Embraer, which makes the popular E-Jet in the 70-122 seat market, is expected to formally launch its re-engined design of the E-175/190/195. (The 170 appears on its way out.)
The upgraded E-Jet will feature new wings, new systems, geared turbo fan engines by Pratt & Whitney and room for an additional eight to 12 passengers.
Embraer has been working diligently to line up solid orders to announce at the show.
Bombardier, on the other hand, doesn't traditionally do well at air shows.
Orders for its CSeries have been few and far between at these events, in part because Canadian securities laws require announcements within 24 hours of the signing of even letters of intent, making it virtually impossible for Bombardier to cluster announcements.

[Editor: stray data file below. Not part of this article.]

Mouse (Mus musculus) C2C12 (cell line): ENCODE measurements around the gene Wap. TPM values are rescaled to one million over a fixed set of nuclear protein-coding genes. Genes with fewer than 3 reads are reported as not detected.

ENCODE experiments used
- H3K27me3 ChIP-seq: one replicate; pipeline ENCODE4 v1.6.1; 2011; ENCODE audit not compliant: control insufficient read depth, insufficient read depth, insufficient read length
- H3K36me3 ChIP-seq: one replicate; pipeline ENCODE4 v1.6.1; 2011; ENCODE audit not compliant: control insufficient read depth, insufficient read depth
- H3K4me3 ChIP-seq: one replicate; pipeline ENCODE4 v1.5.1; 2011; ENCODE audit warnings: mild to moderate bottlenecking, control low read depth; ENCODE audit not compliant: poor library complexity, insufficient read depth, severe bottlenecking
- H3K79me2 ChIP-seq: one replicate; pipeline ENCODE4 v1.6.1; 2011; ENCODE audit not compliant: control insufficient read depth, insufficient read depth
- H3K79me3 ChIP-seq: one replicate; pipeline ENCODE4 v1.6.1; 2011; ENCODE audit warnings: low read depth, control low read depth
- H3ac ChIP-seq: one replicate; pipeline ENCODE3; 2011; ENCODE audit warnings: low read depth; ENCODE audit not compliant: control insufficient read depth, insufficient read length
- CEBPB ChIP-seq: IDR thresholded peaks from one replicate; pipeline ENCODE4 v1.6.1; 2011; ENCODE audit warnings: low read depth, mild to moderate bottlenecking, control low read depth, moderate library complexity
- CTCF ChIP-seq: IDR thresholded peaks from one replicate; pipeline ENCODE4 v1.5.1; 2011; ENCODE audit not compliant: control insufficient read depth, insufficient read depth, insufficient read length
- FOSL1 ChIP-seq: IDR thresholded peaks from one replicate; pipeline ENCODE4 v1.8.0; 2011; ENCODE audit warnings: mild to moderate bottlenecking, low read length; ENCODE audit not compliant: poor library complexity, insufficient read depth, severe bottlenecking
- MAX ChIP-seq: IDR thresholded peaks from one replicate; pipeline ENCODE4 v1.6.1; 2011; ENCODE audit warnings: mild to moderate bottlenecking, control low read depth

The first flight of the CSeries will almost certainly miss the air show, but is expected the next week.
Bombardier will have to be content talking about tests leading up to the first flight, revealing an unidentified customer's identify (possibly Odyssey Airlines, based on an executive's slip of the tongue at an industry event) and perhaps some small order announcements.
So, with all this activity, maneuvering and posturing, who will "win" the Paris Air Show?
Airbus, of course.
Scott Hamilton is an aviation writer and managing director of Leeham Co., which provides consulting services to the aerospace industry.